Cure or curse?

Canadian Airborne Regiment veteran Dave Bona woke up with the same question every morning for more than 20 years: “Is today the day I’m going to kill myself?” He joined the Canadian Armed Forces (CAF) in 1984, served in Cyprus in 1988-89 and the First Gulf War in 1990-91. But he was never the...
  • “It comes with the territory”

    February 3, 2017 by Stephen J. Thorne
    PORTRAIT OF INSPIRATION Critically wounded in a bomb blast in Afghanistan, Captain Justin Brunelle has made a remarkable recovery Story and photography by Stephen J. Thorne Captain Justin Brunelle of Sudbury, Ont., was a forward observer calling in air and artillery strikes on enemy positions...
  • Veterans + Suicide

    January 24, 2017 by Don Gillmor
    Illustration by Robert Carter  How many veterans kill themselves?   The answer is: We don’t know. Do military suicides outnumber combat deaths? The Department of National Defence says six soldiers took their lives in Afghanistan. Veterans Affairs Canada says 53 active members took their lives...
  • Alternative medicines need more study

    January 23, 2017 by Sharon Adams
    Serving military members and veterans with chronic health conditions frequently look beyond traditional medicine in their search for something—anything—to relieve symptoms that are making their lives miserable, or in bureaucratese, “affecting their quality of life.” Often they’re forking out their own money (or veterans’ advocacy...
  • Solving sleepless nights

    January 16, 2017 by Sharon Adams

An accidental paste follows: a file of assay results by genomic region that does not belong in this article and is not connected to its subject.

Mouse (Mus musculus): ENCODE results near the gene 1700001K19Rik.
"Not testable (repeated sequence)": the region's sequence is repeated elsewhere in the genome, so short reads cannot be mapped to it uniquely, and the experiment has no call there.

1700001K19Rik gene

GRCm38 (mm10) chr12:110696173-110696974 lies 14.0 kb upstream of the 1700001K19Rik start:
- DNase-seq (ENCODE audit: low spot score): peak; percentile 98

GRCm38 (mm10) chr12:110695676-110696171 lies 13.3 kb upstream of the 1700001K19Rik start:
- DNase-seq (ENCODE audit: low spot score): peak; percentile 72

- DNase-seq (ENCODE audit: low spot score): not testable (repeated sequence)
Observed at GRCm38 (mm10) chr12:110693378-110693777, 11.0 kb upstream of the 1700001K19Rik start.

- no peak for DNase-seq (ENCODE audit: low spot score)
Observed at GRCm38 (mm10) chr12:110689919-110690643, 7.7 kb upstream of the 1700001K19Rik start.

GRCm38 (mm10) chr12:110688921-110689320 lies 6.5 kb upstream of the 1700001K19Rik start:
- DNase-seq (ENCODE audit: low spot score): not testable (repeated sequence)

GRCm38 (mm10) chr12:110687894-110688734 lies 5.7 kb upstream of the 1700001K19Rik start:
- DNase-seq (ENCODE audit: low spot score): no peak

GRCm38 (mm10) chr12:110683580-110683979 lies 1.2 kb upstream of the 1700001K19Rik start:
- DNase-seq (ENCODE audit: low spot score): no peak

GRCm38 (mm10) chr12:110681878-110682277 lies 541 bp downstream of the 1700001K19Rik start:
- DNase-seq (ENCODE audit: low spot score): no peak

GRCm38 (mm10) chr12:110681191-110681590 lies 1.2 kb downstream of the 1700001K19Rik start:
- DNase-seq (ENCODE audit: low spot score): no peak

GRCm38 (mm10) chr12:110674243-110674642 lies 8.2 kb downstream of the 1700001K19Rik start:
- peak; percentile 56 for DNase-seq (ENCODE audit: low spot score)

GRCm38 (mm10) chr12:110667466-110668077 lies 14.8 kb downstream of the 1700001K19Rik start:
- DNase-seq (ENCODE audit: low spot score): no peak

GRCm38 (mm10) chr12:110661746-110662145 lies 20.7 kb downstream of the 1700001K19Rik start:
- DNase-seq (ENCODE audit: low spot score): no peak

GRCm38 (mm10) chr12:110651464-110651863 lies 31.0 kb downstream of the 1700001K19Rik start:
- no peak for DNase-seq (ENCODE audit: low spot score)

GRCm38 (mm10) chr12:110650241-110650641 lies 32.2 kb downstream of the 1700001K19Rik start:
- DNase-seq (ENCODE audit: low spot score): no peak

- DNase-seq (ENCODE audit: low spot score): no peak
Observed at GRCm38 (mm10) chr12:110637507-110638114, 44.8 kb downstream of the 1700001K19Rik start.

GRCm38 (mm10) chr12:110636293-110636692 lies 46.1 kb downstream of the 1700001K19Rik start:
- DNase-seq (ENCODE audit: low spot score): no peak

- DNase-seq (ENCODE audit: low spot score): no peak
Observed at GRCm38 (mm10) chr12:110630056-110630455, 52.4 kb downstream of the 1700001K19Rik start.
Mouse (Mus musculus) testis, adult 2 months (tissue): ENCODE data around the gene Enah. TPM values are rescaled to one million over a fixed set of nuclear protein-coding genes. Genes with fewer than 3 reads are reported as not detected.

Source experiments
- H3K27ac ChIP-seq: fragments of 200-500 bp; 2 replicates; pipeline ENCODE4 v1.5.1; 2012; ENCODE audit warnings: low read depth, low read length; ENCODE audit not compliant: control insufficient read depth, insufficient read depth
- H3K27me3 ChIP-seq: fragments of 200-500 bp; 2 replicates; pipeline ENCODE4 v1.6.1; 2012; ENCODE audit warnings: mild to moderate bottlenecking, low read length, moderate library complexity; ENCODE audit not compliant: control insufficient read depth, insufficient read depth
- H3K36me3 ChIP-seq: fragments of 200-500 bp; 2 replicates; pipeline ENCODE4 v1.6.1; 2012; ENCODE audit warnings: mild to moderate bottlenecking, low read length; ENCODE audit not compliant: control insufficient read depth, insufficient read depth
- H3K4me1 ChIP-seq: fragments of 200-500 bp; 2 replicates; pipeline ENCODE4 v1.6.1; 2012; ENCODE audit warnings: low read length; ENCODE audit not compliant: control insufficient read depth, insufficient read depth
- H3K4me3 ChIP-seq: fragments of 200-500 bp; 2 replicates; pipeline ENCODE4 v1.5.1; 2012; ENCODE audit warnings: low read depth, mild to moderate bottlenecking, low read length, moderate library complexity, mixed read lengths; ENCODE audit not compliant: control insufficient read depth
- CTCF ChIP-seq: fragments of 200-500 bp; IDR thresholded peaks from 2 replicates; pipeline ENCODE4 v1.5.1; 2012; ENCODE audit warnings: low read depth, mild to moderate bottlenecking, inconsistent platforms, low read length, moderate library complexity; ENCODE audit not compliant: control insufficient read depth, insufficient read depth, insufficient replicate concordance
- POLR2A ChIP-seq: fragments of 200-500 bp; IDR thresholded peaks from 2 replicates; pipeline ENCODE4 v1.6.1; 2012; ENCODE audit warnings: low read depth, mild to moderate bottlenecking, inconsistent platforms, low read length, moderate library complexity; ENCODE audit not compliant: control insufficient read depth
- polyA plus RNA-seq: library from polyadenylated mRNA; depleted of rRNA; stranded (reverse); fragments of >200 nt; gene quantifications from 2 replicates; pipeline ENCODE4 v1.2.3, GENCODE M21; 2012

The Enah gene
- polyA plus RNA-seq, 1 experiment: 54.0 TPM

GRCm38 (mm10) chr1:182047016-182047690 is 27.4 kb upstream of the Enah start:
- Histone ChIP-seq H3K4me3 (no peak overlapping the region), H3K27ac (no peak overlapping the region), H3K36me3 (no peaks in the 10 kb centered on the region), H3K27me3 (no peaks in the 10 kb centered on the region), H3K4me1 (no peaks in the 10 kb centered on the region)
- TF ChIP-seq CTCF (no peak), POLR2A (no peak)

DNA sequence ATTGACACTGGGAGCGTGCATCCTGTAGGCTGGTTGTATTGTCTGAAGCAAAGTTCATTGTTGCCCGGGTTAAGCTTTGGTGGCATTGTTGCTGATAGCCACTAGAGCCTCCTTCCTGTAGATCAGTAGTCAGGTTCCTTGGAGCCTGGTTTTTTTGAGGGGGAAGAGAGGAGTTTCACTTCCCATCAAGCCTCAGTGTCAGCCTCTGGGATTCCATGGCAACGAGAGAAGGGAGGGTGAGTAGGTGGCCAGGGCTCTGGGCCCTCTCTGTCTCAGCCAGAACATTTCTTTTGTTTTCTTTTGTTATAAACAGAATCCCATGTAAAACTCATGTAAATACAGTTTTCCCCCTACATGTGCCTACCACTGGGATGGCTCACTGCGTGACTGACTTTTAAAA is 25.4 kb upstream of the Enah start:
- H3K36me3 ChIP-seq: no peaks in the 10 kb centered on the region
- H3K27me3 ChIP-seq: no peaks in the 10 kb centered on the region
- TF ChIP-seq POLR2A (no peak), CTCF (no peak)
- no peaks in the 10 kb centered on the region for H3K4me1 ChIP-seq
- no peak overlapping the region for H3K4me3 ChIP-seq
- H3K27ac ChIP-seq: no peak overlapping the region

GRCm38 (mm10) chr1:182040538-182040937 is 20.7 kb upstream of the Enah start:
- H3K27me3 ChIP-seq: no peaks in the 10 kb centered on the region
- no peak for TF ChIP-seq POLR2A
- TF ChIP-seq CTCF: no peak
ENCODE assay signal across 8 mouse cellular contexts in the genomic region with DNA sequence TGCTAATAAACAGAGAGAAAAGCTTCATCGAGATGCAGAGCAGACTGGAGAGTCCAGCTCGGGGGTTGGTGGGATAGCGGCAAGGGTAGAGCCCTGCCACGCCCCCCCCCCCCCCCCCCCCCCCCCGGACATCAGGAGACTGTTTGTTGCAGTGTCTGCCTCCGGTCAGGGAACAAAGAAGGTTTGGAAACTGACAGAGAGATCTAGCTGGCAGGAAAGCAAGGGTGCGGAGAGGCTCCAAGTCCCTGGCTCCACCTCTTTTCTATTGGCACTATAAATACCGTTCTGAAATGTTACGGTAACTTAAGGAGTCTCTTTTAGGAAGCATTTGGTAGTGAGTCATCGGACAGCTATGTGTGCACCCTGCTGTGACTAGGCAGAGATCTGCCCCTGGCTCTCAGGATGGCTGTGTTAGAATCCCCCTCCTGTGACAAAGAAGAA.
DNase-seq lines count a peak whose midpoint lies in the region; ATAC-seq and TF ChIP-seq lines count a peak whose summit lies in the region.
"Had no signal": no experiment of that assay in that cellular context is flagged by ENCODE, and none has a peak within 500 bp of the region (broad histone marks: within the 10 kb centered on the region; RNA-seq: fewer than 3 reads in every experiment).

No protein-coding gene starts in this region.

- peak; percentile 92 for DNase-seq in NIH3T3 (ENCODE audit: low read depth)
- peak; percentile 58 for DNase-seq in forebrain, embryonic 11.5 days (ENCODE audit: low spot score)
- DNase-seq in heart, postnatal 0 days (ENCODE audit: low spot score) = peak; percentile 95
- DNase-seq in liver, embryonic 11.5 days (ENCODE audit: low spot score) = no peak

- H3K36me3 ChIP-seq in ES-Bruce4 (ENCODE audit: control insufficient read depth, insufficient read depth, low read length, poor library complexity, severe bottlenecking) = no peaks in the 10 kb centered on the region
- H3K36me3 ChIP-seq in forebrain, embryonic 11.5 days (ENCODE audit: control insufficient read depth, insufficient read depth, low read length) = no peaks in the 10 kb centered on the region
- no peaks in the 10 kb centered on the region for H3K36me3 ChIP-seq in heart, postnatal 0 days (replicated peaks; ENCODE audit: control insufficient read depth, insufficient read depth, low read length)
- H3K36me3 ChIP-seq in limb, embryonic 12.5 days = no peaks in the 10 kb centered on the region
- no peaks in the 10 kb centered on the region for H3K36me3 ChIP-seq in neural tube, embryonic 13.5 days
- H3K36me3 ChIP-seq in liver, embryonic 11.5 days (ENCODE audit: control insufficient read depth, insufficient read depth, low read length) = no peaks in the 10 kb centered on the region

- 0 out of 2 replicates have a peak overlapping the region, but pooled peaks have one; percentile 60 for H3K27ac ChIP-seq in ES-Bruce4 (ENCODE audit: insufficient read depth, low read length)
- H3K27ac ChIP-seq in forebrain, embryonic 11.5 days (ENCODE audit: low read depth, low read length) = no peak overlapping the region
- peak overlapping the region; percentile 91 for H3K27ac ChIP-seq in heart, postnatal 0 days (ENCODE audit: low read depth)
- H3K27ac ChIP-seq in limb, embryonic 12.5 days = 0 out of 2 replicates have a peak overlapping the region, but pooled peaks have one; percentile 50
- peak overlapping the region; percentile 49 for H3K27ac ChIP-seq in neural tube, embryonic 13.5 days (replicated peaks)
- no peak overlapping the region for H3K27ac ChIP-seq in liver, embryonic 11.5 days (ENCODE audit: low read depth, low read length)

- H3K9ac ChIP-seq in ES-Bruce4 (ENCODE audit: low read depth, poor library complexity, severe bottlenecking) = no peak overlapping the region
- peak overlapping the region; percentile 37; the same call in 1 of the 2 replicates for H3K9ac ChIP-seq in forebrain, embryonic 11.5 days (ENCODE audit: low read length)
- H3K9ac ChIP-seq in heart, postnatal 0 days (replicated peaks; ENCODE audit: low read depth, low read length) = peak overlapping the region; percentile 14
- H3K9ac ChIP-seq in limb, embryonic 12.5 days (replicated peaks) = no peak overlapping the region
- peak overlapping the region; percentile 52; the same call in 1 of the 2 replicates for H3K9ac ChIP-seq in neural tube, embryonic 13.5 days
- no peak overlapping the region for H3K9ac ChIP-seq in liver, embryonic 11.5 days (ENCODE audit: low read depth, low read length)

Insomnia and pain are big problems for both serving military and veterans. Years of rotations, long and alert hours, frequent travel and skipping across time zones can disrupt sleep cycles, can turn the odd sleepless night to the burden of insomnia. Post-traumatic stress disorder (PTSD)...
  • Do richer countries have higher PTSD rates?

    November 10, 2016 by Sharon Adams
    The steady trickle of results from studies of post-traumatic stress disorder and traumatic brain injury (TBI) has provided much food for thought and grist for conversation this year. Tongues are wagging (if that describes online comments and blogs) about the surprising results of a study...
  • Military looks at respiratory illness

    September 13, 2016 by Sharon Adams
    After reports of respiratory illness following live firing training, the Norwegian Defence Research Establishment discovered a less obvious danger than pistols and rifles. Their researchers measured lung function of 55 healthy soldiers, then had them fire rifles using different kinds of ammunition. Tests afterwards showed...
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